Though over 20 years ago, Joyce still has to reach for the box of tissues retelling the story.
“The nurse that was doing his pre-op… said ‘I’ve never seen anybody faces what y’all are facing with the attitude y’all have,’” Joyce recalled. “I said, ‘Let me tell you, we’re not in denial.’”
“Oh. No,” the nurse replied. “I can tell exactly where your strength comes from.”
The miracle enabled the couple to continue serving in the mission field, primarily out west in Albuquerque, New Mexico at the Navajo Reservation and the Native American Christian Academy in Sun Valley, Arizona around 15 years ago.
“Here at the church, we believe in The Great Commission—going into all the world and preaching the Gospel—and this is a way of doing that.” As a “work and witness,” essentially, you pay to go work.
They had no grand display or lavishness to put on the dry ground of one of America’s forgotten territories. Instead, they came with working hands and a story to tell.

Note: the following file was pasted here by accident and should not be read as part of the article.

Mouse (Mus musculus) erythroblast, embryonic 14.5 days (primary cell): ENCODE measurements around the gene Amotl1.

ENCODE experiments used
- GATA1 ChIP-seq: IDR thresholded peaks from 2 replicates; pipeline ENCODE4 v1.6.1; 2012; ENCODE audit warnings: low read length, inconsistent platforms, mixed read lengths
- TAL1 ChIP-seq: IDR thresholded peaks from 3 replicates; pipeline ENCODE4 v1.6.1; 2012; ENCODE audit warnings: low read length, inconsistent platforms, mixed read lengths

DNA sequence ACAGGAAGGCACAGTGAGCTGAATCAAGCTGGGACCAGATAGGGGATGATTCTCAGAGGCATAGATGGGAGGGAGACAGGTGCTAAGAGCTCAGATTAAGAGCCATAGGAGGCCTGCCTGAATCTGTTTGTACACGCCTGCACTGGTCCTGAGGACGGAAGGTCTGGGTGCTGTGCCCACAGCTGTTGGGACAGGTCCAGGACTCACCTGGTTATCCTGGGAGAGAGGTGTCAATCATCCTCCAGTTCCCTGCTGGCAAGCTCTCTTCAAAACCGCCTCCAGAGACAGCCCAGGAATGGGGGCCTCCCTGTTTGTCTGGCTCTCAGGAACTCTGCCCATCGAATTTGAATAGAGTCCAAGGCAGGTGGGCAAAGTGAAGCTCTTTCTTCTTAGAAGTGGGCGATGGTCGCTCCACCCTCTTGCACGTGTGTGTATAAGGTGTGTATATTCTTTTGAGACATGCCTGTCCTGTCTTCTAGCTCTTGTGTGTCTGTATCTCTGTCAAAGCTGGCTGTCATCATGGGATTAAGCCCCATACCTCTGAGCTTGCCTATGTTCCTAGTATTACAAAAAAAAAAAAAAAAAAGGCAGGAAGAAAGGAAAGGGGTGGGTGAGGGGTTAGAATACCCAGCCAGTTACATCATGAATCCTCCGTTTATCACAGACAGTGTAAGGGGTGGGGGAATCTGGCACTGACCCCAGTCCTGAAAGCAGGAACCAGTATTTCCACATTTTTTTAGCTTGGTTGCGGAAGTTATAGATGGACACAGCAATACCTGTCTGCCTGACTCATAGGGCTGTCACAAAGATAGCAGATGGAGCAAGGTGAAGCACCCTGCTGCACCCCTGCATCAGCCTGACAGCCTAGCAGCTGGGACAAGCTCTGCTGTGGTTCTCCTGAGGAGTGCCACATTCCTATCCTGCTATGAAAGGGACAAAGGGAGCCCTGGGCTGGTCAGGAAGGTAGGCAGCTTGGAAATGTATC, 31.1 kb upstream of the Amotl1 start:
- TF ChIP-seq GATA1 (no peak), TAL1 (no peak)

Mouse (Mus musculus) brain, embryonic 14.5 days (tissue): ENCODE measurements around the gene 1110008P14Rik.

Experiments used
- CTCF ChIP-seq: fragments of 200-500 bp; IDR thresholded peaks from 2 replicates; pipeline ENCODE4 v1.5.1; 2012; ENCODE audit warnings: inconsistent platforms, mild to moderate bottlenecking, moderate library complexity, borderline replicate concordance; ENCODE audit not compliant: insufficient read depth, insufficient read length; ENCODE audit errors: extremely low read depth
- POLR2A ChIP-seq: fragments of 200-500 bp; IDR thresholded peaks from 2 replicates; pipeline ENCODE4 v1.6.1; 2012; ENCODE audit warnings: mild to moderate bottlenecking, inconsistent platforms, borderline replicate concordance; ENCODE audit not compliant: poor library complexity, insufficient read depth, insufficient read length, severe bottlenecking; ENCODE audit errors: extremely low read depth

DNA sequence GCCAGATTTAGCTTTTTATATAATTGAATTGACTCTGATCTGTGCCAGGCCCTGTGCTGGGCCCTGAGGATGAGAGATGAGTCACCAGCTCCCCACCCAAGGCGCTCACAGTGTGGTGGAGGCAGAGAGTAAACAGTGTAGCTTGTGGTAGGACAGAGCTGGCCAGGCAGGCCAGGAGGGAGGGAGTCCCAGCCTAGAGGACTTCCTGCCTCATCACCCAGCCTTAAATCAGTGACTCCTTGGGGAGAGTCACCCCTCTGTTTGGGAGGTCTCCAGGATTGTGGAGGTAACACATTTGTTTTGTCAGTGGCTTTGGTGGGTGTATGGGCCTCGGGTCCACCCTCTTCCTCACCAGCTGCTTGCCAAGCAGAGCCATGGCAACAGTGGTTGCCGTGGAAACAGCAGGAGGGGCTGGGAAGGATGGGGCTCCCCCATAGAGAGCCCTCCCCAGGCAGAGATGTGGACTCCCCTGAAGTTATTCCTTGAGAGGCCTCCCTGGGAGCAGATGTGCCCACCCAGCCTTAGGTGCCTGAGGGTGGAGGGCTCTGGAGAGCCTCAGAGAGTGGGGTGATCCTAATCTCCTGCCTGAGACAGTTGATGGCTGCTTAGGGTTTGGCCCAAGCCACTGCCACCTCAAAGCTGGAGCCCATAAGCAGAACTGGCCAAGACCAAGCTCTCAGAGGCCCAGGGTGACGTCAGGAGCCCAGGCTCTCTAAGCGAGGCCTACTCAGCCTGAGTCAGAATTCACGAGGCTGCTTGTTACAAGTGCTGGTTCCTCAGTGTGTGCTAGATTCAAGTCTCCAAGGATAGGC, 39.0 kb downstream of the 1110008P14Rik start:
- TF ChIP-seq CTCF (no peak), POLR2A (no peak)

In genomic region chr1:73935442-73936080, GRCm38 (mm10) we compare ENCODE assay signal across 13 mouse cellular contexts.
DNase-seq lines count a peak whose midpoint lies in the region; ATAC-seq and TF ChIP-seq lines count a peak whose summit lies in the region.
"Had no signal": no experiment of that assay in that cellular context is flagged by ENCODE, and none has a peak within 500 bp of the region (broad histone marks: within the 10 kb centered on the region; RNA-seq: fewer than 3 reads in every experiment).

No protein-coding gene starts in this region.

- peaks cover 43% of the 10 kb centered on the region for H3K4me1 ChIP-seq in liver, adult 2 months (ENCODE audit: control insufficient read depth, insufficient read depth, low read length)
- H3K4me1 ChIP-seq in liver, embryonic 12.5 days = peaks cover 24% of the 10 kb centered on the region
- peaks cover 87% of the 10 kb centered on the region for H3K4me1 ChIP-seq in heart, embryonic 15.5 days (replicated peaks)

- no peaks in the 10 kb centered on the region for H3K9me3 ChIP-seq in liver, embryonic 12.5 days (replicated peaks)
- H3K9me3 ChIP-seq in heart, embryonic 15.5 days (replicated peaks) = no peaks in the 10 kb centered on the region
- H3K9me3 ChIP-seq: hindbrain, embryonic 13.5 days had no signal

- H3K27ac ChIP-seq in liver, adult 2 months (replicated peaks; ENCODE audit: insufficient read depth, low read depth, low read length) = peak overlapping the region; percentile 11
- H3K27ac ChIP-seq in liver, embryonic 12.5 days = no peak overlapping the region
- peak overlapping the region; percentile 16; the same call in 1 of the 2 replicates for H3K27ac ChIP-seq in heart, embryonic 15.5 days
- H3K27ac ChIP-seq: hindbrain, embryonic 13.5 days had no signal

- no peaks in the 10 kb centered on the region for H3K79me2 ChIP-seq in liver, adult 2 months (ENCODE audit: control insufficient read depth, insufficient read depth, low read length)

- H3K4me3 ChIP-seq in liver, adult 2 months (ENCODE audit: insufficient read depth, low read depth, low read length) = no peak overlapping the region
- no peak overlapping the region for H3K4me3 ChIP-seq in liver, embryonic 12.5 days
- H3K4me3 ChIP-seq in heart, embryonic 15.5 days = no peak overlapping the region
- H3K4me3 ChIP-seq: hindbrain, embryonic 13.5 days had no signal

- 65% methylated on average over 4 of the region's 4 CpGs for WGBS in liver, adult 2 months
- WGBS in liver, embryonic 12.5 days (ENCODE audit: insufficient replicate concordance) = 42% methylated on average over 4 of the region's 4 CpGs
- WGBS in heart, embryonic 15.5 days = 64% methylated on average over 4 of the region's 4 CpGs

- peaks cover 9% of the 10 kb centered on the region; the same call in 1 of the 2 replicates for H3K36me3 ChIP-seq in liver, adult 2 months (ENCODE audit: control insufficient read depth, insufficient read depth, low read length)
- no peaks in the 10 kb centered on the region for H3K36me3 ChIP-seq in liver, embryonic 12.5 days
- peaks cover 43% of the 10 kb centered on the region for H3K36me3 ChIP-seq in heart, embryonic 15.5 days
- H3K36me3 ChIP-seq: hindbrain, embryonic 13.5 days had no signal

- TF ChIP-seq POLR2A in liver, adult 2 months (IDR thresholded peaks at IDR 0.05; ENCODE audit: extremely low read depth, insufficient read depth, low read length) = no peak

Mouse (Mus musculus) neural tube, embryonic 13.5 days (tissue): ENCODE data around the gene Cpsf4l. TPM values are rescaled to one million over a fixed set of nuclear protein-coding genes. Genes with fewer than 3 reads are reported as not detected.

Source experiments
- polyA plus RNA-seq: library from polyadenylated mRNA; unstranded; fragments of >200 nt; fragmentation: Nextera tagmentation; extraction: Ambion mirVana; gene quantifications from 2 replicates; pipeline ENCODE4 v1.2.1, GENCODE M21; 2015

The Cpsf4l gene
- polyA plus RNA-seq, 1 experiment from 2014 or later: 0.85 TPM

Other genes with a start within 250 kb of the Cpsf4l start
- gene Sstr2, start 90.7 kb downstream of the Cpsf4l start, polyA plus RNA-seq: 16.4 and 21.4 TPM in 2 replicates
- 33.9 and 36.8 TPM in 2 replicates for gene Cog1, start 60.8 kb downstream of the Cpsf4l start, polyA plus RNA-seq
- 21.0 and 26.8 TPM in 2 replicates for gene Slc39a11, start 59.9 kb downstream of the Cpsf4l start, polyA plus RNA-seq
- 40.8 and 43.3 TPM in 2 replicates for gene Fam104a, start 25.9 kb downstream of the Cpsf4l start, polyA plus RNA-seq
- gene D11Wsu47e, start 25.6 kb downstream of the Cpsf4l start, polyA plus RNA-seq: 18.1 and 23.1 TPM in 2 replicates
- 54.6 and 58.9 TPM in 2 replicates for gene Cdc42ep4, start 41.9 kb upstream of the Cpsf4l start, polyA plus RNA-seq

“Tell your own story. That’s what I tell people. Nobody can take away from you what you’ve experience, so all you have to tell people is what God has done for you. That speaks to them,” Joyce said,
It’s the advice they give anyone who wants to start witnessing to people. While there, they attended church at the Navajo reservation.
“We went to help those people, but we got the biggest blessing out of it,” Joyce said. JC worked on the staff vehicles, while Joyce would help sort pantries, cook, and sort files.
“Mission works can be anything from Bible preaching to working. We did more work than anything,” J.C. said.